Data security concerns with Chinese cars and Ban on mass data being imported to China

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Data security concerns with Chinese and other nation cars

The security of data in cars from China and other nations has become a focal point of concern, prompting action from the United States government. President Joe Biden has signed an executive order empowering federal agencies to investigate potential data risks associated with Chinese and other foreign-made vehicles, particularly those equipped with self-driving or autonomous capabilities.

Despite their allure of affordability and advanced features, vehicles from nations like China, exemplified by brands such as BYD, have garnered considerable interest among Americans, particularly in urban areas where their cost can be as low as a quarter of that of a Tesla.

Nevertheless, the proliferation of these electric cars has raised significant security apprehensions, which have either been overlooked or inadequately addressed. Consequently, the White House has mandated the Computer Emergency Readiness Team (CERT) to scrutinize the operations of these autonomous electric vehicles, which amass substantial amounts of data through drivers, cameras, and sensors, often transmitted to servers located abroad.

The Commerce Department will collaborate in this assessment, soliciting feedback over a 60-day period before formulating regulations to address national security concerns associated with these automakers, particularly those engaged in partnerships with taxi services across states like Texas, New York, Florida, Chicago, and California.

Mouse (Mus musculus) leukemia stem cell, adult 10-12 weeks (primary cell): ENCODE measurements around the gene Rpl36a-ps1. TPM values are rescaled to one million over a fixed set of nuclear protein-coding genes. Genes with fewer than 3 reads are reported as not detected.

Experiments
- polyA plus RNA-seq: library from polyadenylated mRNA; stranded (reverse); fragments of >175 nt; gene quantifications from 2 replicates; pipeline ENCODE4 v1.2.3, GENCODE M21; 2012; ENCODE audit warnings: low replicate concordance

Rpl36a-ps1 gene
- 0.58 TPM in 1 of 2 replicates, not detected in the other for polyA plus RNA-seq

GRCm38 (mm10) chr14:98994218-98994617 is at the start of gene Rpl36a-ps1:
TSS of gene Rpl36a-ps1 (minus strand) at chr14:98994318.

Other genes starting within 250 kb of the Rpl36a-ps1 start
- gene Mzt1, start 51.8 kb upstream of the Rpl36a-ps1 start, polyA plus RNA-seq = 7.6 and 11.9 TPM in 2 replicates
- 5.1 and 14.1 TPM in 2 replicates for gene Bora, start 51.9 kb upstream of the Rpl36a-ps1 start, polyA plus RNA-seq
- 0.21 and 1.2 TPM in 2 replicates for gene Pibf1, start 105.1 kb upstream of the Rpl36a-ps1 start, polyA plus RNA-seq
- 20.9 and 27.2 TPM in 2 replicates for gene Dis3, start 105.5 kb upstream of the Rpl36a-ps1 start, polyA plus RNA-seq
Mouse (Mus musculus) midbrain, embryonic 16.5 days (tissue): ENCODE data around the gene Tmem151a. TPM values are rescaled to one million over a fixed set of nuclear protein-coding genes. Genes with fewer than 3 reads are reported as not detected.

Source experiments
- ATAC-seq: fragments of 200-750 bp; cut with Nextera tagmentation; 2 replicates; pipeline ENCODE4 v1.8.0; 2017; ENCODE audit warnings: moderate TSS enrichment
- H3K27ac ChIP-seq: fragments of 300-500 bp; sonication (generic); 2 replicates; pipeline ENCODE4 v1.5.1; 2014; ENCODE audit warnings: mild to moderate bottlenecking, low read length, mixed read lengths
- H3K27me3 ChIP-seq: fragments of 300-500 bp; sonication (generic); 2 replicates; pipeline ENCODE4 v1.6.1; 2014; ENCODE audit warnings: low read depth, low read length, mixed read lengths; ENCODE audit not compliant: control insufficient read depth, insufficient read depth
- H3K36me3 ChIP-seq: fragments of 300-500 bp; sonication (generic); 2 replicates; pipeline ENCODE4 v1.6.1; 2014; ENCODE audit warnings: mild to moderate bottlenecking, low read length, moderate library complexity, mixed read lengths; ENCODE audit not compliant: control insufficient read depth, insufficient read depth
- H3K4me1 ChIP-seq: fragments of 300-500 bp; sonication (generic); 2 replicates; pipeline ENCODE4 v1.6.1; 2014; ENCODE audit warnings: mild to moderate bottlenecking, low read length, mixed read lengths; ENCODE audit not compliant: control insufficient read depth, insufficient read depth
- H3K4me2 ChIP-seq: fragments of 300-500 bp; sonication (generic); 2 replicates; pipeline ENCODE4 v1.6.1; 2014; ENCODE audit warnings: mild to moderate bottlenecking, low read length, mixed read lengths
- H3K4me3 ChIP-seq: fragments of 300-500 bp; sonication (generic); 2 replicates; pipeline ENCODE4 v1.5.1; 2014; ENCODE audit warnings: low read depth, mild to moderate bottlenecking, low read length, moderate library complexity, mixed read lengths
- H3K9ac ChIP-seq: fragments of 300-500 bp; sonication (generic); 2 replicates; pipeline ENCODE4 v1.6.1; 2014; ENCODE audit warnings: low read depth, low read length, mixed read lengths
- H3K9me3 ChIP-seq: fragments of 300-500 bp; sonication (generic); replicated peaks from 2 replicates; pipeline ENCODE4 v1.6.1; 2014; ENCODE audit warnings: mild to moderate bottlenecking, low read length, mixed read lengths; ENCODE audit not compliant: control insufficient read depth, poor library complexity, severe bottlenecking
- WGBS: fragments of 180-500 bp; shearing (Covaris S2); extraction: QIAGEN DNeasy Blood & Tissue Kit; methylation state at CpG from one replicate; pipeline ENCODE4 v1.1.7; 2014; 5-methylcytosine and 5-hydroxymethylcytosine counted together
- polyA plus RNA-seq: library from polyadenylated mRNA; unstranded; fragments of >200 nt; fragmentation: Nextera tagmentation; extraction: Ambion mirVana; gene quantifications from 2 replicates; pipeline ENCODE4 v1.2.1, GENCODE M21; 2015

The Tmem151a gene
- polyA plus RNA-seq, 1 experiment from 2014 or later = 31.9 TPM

It’s imperative for readers to recognize that companies like Huawei and ZTE have faced trade bans in the United States since 2018, dating back to the administration of former President Donald Trump.

Restrictions on Mass Data Sale and Transfer to Adversarial Nations

In a bid to safeguard national security and privacy, the Biden administration has imposed restrictions on the transfer and sale of mass data to servers operating in adversarial nations. The executive order aims to prevent data brokers from acquiring sensitive information such as biometrics, personal health data, geolocation, financial records, and other personally identifiable information (PII), which could pose significant risks to the American populace.

Such data is often highly sought after on illicit online platforms, enabling malicious actors to construct profiles and track individuals. Governments of adversarial nations may exploit this information for surveillance, scams, extortion, or even targeted attacks, as evidenced by incidents like the Salisbury Poisonings.

However, enforcing such regulations effectively presents challenges, particularly in the digital age. With many companies operating within hybrid environments, managing data becomes increasingly complex, making comprehensive oversight a formidable task.

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Naveen Goud is a writer at Cybersecurity Insiders covering topics such as Mergers & Acquisitions, Startups, Cyber Attacks, Cloud Security and Mobile Security

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